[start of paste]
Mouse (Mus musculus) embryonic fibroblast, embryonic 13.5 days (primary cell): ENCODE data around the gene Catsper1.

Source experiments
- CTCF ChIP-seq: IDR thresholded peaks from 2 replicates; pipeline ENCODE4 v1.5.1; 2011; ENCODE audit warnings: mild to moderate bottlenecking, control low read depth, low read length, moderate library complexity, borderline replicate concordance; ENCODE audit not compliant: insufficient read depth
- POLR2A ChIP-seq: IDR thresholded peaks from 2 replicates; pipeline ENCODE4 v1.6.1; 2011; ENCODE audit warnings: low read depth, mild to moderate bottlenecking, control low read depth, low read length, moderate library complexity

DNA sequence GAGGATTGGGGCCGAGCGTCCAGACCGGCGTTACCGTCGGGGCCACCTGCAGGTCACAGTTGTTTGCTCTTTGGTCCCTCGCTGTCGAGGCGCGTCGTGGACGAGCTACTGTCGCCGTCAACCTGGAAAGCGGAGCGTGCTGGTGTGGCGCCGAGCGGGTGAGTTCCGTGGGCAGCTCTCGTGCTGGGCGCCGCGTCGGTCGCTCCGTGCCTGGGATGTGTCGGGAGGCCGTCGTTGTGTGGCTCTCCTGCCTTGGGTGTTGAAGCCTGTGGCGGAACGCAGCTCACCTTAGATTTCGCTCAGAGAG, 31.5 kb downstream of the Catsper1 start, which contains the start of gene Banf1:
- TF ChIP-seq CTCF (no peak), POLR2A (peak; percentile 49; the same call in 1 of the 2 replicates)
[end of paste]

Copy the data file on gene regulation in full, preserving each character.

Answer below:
Mouse (Mus musculus) embryonic fibroblast, embryonic 13.5 days (primary cell): ENCODE data around the gene Catsper1.

Source experiments
- CTCF ChIP-seq: IDR thresholded peaks from 2 replicates; pipeline ENCODE4 v1.5.1; 2011; ENCODE audit warnings: mild to moderate bottlenecking, control low read depth, low read length, moderate library complexity, borderline replicate concordance; ENCODE audit not compliant: insufficient read depth
- POLR2A ChIP-seq: IDR thresholded peaks from 2 replicates; pipeline ENCODE4 v1.6.1; 2011; ENCODE audit warnings: low read depth, mild to moderate bottlenecking, control low read depth, low read length, moderate library complexity

DNA sequence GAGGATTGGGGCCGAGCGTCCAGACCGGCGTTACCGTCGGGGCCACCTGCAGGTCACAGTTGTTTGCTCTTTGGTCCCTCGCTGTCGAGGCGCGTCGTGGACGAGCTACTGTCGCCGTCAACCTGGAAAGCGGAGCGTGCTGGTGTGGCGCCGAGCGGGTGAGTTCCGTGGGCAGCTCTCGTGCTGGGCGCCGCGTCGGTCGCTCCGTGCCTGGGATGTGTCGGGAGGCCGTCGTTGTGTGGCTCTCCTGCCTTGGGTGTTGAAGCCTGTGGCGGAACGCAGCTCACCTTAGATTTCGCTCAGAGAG, 31.5 kb downstream of the Catsper1 start, which contains the start of gene Banf1:
- TF ChIP-seq CTCF (no peak), POLR2A (peak; percentile 49; the same call in 1 of the 2 replicates)